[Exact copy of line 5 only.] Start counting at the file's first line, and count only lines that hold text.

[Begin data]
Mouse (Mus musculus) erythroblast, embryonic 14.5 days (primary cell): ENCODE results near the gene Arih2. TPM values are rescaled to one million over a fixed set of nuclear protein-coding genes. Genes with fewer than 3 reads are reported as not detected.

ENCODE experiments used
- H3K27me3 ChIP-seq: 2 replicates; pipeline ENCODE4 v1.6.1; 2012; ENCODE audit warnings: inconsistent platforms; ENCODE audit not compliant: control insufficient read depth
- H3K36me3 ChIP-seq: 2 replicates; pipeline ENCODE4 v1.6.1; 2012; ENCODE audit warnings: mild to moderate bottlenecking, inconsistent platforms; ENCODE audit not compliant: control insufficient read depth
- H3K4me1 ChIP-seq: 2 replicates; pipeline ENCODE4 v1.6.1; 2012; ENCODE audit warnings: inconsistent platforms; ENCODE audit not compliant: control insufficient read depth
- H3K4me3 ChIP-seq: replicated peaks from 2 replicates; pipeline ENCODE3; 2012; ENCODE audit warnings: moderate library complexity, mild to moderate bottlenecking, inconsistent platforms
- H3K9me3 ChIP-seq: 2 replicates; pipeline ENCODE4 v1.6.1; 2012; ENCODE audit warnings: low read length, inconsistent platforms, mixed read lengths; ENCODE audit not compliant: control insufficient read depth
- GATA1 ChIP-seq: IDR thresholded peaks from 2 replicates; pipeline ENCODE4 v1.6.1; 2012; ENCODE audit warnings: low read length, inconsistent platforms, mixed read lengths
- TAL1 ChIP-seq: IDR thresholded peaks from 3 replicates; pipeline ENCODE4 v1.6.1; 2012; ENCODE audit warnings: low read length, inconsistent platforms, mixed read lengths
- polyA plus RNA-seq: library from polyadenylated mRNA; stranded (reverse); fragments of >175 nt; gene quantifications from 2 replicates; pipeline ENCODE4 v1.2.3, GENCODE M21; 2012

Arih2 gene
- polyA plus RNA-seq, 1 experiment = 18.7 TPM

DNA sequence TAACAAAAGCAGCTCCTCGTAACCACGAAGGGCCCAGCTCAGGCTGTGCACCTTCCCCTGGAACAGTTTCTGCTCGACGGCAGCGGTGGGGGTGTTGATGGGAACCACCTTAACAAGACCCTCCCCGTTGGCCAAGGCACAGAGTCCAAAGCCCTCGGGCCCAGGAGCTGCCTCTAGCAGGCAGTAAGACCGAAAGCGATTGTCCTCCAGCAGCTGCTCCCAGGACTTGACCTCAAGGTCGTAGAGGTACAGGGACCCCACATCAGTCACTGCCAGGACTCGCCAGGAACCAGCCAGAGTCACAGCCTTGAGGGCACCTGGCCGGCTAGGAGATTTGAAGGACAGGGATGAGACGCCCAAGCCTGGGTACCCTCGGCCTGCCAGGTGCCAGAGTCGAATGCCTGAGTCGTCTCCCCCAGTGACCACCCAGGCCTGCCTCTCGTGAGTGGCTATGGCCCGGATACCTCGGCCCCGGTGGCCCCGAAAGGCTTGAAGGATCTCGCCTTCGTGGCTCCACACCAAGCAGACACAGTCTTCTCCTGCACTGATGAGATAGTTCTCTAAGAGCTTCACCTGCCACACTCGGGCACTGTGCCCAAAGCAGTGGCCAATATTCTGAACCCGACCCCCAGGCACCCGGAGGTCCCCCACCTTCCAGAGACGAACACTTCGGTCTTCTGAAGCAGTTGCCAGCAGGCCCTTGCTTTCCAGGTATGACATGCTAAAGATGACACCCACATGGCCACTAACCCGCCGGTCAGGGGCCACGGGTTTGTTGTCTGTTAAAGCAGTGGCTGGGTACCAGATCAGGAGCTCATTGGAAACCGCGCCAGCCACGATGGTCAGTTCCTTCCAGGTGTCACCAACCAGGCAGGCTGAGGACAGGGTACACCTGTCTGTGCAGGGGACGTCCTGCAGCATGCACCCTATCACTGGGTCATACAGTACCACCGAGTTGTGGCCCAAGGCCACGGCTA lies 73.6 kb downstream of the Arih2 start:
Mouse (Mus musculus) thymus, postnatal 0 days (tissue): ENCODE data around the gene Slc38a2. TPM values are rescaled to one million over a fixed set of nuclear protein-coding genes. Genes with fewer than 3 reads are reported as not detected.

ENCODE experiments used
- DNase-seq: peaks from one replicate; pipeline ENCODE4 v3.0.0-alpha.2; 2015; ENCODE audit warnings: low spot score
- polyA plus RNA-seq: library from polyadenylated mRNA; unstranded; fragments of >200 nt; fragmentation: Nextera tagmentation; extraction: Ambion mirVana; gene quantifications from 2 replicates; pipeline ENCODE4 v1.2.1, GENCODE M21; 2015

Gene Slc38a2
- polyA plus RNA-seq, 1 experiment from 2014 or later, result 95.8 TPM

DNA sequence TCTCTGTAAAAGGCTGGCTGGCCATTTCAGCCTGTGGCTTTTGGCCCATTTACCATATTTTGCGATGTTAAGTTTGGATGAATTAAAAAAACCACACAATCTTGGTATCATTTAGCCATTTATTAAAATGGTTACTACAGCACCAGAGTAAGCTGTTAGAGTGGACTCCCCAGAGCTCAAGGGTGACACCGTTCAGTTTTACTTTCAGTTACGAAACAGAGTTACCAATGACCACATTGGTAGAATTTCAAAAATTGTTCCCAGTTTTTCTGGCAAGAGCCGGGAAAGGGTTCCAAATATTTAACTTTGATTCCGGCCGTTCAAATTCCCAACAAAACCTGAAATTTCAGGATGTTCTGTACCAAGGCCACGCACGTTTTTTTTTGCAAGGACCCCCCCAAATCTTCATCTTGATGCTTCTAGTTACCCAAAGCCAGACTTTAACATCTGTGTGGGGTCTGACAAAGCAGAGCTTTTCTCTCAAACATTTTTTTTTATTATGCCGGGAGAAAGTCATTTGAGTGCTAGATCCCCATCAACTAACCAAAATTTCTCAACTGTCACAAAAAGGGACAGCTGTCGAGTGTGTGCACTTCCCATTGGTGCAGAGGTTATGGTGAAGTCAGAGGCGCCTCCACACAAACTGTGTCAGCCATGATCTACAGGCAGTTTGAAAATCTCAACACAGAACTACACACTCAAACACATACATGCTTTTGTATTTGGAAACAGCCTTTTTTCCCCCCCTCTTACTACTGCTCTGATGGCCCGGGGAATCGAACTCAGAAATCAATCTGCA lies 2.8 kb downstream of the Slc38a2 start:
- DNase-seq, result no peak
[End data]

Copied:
- H3K4me1 ChIP-seq: 2 replicates; pipeline ENCODE4 v1.6.1; 2012; ENCODE audit warnings: inconsistent platforms; ENCODE audit not compliant: control insufficient read depth